If this whole making cars thing doesn't pan out, Victor Muller and his team at Swedish Automobile N.V. would appear to have an excellent career in magic ahead of them. The executives behind troubled automaker Saab have earned the right to reorganize under government protection thanks to a ruling by the Court of Appeal in Gothenburg, Sweden. This, after being denied the same privilege by the District Court in Vänersborg on September 8.
The Swedish government's voluntary reorganization approval suggests that Saab representatives were able provide blueprints for the automaker that demonstrate a reasonable chance for future financial success. Saab has been waiting for the release of promised monies from Chinese automakers Pang Da and Youngman (deals hung-up pending approval by the Chinese government), and other parties have also expressed interest in supporting the marque. Saab insists it is merely looking for short-term funding and legal protection because it has longer-term financial partners and a business plan already lined up.
As a result of the new ruling, Saab will now have at least three months to undergo reorganization, though that deadline can be extended by the government if the court feels that reasonable headway is being made. During that three-month period, the Swedish government agrees to pay the wages of Saab employees.
As a result of this court victory, Muller and Swedish Automobile are also requesting the cancellation of bankruptcy filings by several of its unions. Follow the jump to read Saab's official statement.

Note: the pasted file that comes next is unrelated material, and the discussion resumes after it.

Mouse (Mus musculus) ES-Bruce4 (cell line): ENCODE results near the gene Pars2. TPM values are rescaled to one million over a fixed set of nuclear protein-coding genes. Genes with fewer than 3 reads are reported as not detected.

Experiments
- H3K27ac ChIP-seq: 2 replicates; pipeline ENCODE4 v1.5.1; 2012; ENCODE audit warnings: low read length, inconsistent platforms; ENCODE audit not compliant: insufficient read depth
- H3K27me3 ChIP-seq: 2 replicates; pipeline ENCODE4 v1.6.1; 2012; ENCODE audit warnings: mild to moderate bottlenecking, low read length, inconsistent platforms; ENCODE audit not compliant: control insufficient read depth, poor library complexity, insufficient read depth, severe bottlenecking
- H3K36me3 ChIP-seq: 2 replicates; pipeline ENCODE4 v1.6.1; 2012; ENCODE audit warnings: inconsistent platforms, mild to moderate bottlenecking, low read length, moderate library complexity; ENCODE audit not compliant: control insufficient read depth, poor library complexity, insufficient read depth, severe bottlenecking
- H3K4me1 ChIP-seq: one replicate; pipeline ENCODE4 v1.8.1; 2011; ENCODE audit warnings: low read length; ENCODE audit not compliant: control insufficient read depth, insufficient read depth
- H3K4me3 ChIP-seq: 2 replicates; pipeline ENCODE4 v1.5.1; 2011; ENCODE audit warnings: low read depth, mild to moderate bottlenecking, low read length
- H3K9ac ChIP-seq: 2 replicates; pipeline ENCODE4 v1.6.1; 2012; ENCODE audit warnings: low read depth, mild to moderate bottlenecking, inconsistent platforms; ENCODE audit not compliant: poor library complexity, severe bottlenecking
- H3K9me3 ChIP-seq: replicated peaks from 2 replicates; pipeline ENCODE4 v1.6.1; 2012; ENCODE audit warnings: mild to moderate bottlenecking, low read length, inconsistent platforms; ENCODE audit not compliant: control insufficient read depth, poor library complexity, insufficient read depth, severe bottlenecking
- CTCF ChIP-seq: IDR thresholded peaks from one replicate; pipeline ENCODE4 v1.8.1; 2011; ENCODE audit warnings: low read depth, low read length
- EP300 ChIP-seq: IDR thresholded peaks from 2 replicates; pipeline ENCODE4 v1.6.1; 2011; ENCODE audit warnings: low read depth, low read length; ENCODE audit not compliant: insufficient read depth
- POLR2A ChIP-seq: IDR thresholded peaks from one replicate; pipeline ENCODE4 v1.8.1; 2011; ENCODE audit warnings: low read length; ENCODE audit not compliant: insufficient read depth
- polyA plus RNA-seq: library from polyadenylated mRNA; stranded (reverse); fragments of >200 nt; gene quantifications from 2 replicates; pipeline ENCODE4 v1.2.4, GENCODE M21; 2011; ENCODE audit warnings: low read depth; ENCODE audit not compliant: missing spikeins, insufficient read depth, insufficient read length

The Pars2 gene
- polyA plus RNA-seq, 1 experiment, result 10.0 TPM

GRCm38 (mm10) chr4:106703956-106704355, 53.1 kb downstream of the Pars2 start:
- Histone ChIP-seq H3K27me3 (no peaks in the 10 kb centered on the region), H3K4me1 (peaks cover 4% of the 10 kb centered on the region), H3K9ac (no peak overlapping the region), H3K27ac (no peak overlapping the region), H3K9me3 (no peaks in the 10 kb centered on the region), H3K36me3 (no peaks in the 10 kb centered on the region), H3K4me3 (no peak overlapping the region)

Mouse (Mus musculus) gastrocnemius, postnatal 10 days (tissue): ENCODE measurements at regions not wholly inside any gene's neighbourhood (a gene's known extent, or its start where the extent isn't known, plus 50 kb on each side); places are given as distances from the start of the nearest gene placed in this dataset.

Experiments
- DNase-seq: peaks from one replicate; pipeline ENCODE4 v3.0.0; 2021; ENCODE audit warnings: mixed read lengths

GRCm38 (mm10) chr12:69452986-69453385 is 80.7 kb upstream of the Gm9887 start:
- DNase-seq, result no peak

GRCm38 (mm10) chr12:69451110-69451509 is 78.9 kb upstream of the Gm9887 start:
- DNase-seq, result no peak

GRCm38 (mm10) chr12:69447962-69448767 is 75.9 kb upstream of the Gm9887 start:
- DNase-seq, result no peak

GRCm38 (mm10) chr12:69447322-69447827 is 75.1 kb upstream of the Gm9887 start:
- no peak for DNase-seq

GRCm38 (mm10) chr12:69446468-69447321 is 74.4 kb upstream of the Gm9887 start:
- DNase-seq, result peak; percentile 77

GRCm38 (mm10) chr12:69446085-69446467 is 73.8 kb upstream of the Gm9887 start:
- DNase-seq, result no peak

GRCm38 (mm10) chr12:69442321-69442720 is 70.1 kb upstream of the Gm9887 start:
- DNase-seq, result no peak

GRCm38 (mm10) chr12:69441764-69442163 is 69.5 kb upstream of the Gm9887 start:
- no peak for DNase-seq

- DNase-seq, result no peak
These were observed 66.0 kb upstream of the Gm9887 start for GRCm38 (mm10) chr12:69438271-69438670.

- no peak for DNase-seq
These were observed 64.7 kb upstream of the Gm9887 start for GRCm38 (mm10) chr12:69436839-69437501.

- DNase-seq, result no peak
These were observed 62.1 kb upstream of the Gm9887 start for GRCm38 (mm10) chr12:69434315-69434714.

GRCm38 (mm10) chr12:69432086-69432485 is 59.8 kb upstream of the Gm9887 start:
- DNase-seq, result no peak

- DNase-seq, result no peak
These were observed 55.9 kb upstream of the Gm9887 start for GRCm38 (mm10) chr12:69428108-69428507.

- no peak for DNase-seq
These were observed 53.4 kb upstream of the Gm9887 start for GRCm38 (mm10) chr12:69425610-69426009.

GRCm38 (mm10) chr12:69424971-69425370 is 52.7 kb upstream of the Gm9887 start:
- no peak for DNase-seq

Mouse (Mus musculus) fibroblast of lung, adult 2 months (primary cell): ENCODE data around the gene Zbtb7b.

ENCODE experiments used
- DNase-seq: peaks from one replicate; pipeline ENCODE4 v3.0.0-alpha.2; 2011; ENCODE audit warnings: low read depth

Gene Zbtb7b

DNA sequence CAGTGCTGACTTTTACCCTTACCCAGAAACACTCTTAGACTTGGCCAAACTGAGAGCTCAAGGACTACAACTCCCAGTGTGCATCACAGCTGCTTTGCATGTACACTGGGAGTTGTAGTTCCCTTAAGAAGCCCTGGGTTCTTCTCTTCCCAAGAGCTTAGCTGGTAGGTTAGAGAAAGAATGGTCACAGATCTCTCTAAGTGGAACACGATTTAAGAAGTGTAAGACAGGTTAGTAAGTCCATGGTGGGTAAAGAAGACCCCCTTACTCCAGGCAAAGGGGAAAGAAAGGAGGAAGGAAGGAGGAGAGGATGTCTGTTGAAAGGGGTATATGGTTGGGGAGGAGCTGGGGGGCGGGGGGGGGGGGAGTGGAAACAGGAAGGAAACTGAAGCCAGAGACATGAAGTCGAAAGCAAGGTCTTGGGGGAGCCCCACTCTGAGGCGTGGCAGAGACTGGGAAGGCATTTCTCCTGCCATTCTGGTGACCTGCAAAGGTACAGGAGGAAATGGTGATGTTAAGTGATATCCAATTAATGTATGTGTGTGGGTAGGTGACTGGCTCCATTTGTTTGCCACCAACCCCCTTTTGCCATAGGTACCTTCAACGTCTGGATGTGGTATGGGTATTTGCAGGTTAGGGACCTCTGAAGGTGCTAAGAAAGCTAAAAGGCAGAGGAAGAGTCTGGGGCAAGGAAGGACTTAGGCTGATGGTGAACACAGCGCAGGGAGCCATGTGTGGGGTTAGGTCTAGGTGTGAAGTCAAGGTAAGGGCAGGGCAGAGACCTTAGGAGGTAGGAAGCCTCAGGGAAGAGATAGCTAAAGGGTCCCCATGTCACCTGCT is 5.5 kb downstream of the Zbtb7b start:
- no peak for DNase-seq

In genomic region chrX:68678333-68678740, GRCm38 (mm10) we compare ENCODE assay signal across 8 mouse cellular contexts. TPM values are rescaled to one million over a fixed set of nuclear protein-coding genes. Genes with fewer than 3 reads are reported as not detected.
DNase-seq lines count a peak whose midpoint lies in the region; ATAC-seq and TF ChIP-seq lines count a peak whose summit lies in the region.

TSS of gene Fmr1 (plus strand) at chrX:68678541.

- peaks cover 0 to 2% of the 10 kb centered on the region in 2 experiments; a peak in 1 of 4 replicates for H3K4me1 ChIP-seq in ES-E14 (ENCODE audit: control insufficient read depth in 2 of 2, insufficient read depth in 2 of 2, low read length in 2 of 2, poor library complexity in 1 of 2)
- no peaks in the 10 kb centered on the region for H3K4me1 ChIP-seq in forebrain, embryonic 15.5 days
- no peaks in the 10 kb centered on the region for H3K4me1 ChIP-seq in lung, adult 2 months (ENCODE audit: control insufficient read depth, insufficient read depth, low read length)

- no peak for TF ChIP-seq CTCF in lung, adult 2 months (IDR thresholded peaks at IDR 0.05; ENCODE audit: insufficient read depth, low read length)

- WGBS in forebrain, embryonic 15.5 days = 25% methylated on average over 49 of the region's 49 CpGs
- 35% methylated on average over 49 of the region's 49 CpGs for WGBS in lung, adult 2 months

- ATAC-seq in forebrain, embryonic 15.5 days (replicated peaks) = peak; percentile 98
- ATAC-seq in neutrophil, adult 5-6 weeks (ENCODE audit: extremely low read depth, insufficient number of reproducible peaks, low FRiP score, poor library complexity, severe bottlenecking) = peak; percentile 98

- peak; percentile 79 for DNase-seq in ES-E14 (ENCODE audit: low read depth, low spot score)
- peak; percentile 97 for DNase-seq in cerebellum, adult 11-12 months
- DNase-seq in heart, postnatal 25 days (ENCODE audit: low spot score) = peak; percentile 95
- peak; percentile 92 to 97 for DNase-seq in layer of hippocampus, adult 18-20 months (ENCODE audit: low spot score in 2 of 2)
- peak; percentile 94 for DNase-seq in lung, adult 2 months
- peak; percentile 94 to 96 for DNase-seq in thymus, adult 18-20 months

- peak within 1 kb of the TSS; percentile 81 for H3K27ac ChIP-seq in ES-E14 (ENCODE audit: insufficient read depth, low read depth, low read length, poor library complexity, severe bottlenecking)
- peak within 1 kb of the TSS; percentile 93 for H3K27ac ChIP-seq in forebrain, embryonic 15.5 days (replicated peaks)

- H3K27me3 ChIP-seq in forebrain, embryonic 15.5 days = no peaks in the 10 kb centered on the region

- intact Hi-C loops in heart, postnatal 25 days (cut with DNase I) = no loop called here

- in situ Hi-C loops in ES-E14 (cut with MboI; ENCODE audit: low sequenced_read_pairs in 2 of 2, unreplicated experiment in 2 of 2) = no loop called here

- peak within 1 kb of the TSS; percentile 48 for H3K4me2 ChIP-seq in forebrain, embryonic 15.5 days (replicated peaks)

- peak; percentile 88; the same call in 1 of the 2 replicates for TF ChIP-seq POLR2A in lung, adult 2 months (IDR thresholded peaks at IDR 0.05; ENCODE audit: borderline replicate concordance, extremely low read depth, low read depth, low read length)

Zeewolde, The Netherlands, 21 September 2011 - Swedish Automobile N.V. (Swan) announces that Saab Automobile AB and its subsidiaries Saab Automobile Powertrain AB and Saab Automobile Tools AB (collectively Saab Automobile) received approval for their proposal for voluntary reorganization from the Court of Appeal in Gothenburg, Sweden today. The purpose of the voluntary reorganization process is to secure short-term stability while simultaneously attracting additional funding, pending the inflow of the equity contributions by Pang Da and Youngman.
The Swedish Company Reorganization Act says that an application shall not be approved unless there is reasonable cause to assume that the purpose of the reorganization will be achieved. In today's decision, the Court of Appeal has found that such conditions exist, thereby overturning an earlier ruling by the District Court in Vänersborg, Sweden.
As a consequence of the Court of Appeal ruling, Saab Automobile will request for the bankruptcy filings by unions IF Metall, Unionen and Ledarna to be cancelled.